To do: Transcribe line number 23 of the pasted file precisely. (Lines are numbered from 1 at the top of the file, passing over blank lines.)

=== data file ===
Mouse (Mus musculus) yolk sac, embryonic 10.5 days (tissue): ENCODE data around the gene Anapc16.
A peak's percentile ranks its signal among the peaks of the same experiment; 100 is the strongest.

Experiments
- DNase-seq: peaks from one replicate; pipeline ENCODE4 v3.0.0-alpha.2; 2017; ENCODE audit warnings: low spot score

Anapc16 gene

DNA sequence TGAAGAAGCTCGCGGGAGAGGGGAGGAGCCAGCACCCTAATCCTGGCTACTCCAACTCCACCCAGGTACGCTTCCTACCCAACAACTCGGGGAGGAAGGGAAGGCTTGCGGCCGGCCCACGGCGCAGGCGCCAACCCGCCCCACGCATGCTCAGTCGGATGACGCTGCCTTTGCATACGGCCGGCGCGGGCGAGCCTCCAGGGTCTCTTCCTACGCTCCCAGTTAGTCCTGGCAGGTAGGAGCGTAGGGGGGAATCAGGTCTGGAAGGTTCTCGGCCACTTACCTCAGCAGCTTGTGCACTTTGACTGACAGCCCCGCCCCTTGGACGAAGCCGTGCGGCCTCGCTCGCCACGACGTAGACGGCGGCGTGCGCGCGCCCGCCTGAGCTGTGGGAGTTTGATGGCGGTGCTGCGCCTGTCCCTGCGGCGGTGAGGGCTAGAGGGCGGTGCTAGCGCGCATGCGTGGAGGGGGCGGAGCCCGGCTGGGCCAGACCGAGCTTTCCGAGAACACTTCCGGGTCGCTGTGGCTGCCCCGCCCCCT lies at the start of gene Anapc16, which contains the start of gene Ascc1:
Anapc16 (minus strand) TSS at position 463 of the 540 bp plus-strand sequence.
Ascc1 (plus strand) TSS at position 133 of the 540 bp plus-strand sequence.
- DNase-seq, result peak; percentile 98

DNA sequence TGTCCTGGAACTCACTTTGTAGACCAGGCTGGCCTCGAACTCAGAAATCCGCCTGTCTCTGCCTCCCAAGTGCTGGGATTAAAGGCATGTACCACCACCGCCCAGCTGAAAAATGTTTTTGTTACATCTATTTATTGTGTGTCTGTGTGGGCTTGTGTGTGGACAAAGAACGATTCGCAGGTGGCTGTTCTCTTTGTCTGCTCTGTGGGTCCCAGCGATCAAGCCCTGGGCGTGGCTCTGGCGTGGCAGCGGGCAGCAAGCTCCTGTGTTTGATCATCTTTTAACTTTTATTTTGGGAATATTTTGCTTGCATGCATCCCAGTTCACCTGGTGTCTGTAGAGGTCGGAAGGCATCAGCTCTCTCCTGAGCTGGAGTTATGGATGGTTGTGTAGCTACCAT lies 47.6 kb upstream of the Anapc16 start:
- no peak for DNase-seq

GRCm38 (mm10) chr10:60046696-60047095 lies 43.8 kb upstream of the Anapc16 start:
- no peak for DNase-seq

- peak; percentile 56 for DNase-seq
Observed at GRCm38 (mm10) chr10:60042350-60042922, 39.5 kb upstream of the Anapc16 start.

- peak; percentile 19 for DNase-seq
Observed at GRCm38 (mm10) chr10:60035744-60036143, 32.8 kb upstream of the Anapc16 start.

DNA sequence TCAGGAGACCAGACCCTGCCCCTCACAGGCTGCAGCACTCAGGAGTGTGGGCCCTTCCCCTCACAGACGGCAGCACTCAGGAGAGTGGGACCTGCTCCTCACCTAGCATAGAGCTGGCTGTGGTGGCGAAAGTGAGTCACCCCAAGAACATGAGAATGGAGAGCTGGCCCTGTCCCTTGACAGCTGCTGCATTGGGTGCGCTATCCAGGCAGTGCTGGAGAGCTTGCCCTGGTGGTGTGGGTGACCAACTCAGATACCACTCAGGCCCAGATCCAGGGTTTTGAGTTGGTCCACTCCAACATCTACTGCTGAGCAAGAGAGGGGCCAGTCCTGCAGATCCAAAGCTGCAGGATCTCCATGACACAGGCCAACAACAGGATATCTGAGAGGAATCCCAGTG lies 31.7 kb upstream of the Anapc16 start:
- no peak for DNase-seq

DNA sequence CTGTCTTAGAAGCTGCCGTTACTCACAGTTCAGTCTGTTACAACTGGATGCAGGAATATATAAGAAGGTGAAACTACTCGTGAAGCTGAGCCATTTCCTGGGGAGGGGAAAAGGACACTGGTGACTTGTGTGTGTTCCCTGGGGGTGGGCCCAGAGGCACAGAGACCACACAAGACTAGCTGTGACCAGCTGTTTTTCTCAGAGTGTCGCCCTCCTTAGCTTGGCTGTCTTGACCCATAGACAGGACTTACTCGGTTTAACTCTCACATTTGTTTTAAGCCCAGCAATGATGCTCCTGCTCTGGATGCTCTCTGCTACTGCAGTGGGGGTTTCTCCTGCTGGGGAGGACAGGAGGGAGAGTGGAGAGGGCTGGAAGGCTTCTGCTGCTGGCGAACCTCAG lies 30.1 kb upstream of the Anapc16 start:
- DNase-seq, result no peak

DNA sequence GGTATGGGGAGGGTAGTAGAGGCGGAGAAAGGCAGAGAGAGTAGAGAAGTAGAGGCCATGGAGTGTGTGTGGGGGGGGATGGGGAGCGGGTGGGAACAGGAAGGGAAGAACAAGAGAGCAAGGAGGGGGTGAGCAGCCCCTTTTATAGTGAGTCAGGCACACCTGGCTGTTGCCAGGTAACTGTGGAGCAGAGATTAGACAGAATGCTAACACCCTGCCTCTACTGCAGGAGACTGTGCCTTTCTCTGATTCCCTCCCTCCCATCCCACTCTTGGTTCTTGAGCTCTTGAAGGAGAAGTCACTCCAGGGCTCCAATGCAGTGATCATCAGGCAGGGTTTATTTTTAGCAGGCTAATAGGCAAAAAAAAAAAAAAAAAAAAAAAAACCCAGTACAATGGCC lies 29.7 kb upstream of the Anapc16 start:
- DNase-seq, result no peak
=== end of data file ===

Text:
- DNase-seq, result no peak